Recently Inter Milan striker Romelu Lukaku was subjected to monkey chants in a game against Cagliari, and on Italian national TV a pundit made a joke that he could be distracted with bananas. When Lukaku complained about his treatment on Twitter, Inter Milan fan group Curva Nord wrote an open letter to the football player describing the racism as a mark of respect, saying that such chants were made because the opposition fans felt threatened by his footballing ability.
“THE QUESTION OF ‘HOW DO WE KICK IT OUT?’ IMPLIES THAT THERE IS AN IDEAL WHERE FOOTBALL CAN EXIST SEPARATE TO THE RACIST WORLD AROUND IT”
The fact that fans decided for themselves to defend racism, and that white fans decided it was up to them to decide what is and is not racist, speaks volumes on the subject. In the letter, it was written ‘You have to understand that Italy is not like many other European countries where racism is a REAL problem’.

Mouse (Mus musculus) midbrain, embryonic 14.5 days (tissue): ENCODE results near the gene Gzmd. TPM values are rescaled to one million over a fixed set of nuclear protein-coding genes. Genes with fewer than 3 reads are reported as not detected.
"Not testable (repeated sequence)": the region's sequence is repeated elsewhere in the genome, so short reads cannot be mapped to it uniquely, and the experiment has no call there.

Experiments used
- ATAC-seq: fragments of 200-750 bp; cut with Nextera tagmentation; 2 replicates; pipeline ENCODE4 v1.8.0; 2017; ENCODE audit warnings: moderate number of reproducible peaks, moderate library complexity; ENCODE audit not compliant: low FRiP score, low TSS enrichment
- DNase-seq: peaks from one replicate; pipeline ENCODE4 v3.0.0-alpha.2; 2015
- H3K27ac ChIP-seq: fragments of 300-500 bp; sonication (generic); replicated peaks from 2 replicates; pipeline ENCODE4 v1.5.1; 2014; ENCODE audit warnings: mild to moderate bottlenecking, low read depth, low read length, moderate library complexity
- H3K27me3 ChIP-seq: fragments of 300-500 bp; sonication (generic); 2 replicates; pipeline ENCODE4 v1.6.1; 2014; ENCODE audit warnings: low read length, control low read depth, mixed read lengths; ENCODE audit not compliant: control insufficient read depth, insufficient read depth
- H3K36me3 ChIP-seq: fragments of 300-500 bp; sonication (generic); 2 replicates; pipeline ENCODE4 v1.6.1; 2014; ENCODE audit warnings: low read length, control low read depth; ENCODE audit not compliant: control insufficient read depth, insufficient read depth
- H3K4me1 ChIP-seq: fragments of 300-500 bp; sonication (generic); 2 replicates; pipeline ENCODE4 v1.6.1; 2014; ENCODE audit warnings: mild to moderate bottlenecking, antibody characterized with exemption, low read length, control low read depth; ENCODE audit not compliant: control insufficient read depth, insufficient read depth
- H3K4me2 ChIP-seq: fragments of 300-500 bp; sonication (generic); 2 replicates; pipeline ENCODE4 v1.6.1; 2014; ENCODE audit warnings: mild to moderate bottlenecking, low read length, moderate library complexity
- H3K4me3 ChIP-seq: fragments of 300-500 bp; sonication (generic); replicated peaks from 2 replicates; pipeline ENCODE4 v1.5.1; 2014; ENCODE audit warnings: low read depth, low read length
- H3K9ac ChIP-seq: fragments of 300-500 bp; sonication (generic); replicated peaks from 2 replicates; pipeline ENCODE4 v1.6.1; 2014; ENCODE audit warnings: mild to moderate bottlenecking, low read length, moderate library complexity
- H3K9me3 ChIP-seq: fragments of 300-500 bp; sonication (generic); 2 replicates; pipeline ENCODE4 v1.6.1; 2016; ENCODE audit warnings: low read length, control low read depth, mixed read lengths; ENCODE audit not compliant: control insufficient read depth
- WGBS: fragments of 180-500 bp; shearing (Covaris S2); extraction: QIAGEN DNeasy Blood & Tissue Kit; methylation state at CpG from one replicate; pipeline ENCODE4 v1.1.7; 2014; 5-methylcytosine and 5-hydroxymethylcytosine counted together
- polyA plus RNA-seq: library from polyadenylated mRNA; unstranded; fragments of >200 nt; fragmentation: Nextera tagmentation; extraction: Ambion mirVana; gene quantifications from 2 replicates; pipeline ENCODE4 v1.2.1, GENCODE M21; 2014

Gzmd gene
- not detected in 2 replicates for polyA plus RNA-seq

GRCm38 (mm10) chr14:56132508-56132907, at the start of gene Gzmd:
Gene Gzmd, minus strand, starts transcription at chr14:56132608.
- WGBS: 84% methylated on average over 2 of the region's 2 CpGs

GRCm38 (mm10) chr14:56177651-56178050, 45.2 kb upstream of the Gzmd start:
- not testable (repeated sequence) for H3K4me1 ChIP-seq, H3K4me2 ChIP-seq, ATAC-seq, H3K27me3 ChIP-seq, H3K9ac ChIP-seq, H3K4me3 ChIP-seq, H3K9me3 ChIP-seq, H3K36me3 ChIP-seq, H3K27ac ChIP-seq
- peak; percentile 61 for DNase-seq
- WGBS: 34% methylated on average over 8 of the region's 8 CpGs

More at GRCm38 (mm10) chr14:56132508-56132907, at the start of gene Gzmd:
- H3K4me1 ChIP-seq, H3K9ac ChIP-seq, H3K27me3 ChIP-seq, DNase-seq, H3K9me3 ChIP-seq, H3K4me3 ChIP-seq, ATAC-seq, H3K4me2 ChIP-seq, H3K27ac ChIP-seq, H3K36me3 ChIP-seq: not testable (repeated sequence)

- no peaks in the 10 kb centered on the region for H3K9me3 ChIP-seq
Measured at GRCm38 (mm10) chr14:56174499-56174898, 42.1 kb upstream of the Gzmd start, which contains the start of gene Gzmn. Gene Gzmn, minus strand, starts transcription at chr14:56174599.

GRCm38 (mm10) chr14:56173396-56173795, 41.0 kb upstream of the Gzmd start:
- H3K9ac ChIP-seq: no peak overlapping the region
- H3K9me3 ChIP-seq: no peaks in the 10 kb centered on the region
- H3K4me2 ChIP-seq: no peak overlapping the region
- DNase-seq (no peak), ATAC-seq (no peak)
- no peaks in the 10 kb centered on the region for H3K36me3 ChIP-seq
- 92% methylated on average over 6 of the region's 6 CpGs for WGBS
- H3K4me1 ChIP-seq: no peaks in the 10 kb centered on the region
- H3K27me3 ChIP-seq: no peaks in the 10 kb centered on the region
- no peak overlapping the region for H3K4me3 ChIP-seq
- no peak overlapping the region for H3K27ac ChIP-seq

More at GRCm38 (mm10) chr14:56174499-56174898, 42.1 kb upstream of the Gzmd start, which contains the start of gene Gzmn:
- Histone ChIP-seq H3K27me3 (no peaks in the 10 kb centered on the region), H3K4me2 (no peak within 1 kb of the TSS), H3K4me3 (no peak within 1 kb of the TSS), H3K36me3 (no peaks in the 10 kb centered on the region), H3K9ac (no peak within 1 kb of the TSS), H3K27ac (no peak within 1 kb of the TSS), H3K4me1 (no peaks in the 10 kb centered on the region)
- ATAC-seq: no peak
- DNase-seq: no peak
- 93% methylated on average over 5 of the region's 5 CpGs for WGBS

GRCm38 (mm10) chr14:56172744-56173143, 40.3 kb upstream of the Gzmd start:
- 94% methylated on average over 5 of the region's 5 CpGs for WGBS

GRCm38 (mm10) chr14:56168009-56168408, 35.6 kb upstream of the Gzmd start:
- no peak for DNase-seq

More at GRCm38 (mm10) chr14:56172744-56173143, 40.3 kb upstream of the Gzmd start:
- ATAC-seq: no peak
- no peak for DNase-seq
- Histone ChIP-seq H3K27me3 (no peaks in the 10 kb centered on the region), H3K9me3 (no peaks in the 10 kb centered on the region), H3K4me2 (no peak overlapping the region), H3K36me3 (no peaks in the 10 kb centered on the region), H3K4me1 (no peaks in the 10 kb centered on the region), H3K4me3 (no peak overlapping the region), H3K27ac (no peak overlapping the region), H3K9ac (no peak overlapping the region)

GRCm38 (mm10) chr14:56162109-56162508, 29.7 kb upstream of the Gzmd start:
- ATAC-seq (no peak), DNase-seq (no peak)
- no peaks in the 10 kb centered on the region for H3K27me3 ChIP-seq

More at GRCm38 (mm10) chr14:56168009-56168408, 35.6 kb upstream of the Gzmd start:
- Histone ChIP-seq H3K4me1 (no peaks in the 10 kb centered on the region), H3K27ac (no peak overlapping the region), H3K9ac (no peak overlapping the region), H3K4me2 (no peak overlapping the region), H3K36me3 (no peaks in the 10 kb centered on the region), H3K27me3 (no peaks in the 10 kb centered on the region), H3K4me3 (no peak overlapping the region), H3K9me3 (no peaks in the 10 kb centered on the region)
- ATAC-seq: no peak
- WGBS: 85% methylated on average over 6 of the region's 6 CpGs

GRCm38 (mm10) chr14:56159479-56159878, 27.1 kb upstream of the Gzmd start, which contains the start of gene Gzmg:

It would be easy to slap a fine on the club or ban certain fans from attending. Though the latter should be done, it is not enough. Racism does not emerge in football. The question of ‘how do we kick it out?’ implies that there is an ideal where football can exist separate to the racist world around it.
With Bernado Silva and those fans from Curva Nord, society needs to address the worrying issue that in both cases white people were unable to identity obvious and unrepenting racism.
“The real power in the world today is in the media, not politicians,” Pep Guardiola said when defending Raheem Sterling from racist abuse last year – insight that might be true. There is certainly responsibility on behalf of sports journalists and the industry at large in normalising racist attitudes of black athletes.
The media’s contribution